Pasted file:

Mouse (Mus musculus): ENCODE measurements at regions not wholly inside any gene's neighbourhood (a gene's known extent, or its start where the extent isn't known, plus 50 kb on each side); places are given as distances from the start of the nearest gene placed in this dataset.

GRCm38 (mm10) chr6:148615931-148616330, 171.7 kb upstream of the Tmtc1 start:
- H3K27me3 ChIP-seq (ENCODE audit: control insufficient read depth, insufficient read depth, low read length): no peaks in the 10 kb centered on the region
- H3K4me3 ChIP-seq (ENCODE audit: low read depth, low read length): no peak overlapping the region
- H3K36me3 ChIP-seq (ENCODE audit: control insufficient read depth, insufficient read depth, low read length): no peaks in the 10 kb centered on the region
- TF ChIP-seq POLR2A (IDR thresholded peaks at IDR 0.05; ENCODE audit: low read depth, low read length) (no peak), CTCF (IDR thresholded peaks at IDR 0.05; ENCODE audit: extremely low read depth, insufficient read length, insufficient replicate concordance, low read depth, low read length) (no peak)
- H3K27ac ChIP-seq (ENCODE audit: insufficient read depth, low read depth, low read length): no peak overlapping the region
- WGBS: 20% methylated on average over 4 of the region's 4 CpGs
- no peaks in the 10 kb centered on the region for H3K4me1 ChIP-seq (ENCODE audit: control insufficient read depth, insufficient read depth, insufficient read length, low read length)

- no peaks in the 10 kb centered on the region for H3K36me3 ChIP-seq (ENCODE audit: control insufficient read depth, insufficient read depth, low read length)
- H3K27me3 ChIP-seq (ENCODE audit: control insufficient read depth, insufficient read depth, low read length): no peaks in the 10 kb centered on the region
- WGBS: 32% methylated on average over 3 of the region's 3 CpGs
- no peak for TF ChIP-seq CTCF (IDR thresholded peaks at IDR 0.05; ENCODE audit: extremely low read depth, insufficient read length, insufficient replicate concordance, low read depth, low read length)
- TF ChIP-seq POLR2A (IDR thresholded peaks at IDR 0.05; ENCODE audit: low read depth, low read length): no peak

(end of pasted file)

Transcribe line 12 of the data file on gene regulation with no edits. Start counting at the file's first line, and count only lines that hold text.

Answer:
- WGBS: 32% methylated on average over 3 of the region's 3 CpGs